Do you really have a fear of swallowing pills? - GulfToday

Do you really have a fear of swallowing pills?

Birjees Hussain

She has more than 10 years of experience in writing articles on a range of topics including health, beauty, lifestyle, finance, management and Quality Management.

She has more than 10 years of experience in writing articles on a range of topics including health, beauty, lifestyle, finance, management and Quality Management.

Illustrative image.

Illustrative image.

I seem to remember reading in the old days that they would place the pill in a hollowed out tube, put the tube in the horse’s mouth and try to somehow blow a tablet down his throat. Now I don’t know how true this information is. It could just have been a gag by a comedian but it does highlight the challenge vets face when a horse gets sick and needs medicine, especially if that medication is a pill or two.

There are articles galore filled with advice on how to give a horse its medicine, especially if the horse is rather troublesome. Put a hole in an apple and stuff the pill in it and hope that the horse will chew it, if it hasn’t lost its appetite is one piece of advice. Or put the medicine in his feed, again, if the horse hasn’t lost its appetite. In fact, animals in general are given their medication in a similar way.

Some people have a gag reflex and they have a huge challenge when they need to swallow pills. When I was a child, I spent something like an hour with a capsule in one hand and a glass of water in another trying to pluck up the courage to swallow what I recall was a Cod Liver Oil capsule.

I recall being on the verge of putting it in my mouth several times only to stop at the last minute because I couldn’t fathom the idea of something that size going down my throat. Of course, I no longer have an aversion to swallowing tablets now but as a child it was a big problem for me. In fact, it’s a huge problem for many people. It’s the notion of something whole going down their throats that freaks some people out. They swallow food and water but the difference is that these are not solid. Children have a particularly hard time swallowing.

No matter how many slippery coatings pharmaceutical companies put over tablets and change their shape so they are more streamlined, people still have trouble swallowing them.  But I do notice that the aversion to swallowing tablets only happens when the tablets are unusually large, like the cod liver oil tablet I mentioned above. Those things were huge. I reckon that, for obvious reasons, certain medications that have to be taken every day are now much smaller in size, around 3-4mm maximum, to make them easier to swallow.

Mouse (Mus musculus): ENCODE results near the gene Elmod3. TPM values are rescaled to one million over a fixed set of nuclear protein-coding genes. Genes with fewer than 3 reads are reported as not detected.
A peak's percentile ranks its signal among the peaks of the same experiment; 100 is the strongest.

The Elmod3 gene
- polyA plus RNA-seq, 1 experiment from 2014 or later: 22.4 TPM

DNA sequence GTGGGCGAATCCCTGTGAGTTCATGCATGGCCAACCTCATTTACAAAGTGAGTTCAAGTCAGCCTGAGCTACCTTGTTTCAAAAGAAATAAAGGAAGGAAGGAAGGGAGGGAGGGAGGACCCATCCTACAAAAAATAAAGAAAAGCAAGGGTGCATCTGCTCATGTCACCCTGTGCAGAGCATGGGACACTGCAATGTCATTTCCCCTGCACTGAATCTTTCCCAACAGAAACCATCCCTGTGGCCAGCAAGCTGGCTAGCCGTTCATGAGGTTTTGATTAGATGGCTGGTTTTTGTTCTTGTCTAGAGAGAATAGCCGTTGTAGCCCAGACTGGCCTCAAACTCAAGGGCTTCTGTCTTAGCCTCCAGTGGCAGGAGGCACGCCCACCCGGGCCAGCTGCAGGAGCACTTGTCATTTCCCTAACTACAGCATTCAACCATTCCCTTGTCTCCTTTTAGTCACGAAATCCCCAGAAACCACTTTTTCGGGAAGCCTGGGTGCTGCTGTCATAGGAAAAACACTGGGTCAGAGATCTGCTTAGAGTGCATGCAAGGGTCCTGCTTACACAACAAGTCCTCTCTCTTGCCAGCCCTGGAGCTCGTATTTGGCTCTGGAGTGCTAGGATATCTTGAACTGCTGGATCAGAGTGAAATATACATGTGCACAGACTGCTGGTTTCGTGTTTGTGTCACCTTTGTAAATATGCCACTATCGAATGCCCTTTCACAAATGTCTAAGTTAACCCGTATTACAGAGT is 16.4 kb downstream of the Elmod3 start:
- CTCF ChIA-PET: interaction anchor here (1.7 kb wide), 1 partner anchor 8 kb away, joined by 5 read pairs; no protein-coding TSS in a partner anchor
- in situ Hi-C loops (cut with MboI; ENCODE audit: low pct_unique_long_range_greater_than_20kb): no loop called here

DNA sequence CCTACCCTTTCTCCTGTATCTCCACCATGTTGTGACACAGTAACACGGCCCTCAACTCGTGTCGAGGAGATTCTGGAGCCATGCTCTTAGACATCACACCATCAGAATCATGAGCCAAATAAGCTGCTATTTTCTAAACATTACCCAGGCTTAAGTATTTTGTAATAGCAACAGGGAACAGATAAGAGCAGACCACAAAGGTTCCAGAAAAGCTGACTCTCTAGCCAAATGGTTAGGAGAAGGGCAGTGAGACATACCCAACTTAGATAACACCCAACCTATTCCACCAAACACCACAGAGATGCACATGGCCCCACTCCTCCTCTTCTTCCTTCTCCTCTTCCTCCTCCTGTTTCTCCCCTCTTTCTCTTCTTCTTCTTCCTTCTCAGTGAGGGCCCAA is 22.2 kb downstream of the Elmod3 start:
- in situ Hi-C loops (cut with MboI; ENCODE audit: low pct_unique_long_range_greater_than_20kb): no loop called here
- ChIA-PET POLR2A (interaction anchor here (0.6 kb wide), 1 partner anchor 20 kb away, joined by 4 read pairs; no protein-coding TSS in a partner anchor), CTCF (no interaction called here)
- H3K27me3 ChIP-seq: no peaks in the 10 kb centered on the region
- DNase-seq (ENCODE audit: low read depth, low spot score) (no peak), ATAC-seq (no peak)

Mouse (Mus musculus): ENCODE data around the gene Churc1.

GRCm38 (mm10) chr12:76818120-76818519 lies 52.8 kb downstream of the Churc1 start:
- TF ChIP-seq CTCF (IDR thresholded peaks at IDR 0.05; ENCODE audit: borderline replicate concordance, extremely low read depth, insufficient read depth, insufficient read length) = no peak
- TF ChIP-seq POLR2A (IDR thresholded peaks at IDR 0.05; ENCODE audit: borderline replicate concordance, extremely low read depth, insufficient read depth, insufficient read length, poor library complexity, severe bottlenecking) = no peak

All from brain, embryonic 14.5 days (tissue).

I’m sure you must also have noticed that essential, must take, everyday tablets are smaller in size compared to supplements which tend to be double or quadruple in size.

But often antibiotics are almost always huge. One leading antibiotic has a length of about 10mm and a width of about 6mm. That is pretty big to have to swallow 3 times a day for a week.

Surveys indicate that 40% of the world’s population have trouble swallowing pills and one in three gag or choke from them. It’s a challenge, therefore, to find innovative ways to encourage someone to take such enormous pills. We hear of people coating them in honey or swallowing them with a tasty drink rather than just plain water. If they’re for children, and the pill can be crushed, some parents mix them in with food, to disguise them so to speak.

But you should never just try and swallow one dry. Also, never pop one into the back of your throat because there is a risk of it going down the wrong way instead of the esophagus. And never tilt your head back when putting it in your mouth in case it rolls down the back of your throat into your windpipe.

So how do you take tablets if you have a fear of them? Firstly, take a deep breath to relax your neck muscles. Lean forward and place the tablet carefully in your mouth and take a drink of water. It might even help if you practice this technique using small sweets like tic-tac or a piece of bread.

If even these steps don’t help, many experts advise putting an ice pole on your tongue to numb your mouth and then try the previously mentioned steps. There is one precaution that needs to be stressed here. If you are in need of medication but are seriously unable to swallow the tablets or capsules, you might be tempted to crush them into a powder. But before pulverising any tablets, you need to speak to your pharmacist to ask if it is okay to crush the tablet or open the capsule to make it easier to take. The reason I say this is because crushing a tablet or opening a capsule may render it ineffective. I say “may” because that may or may not be the case so you do need to double check with your pharmacist. 

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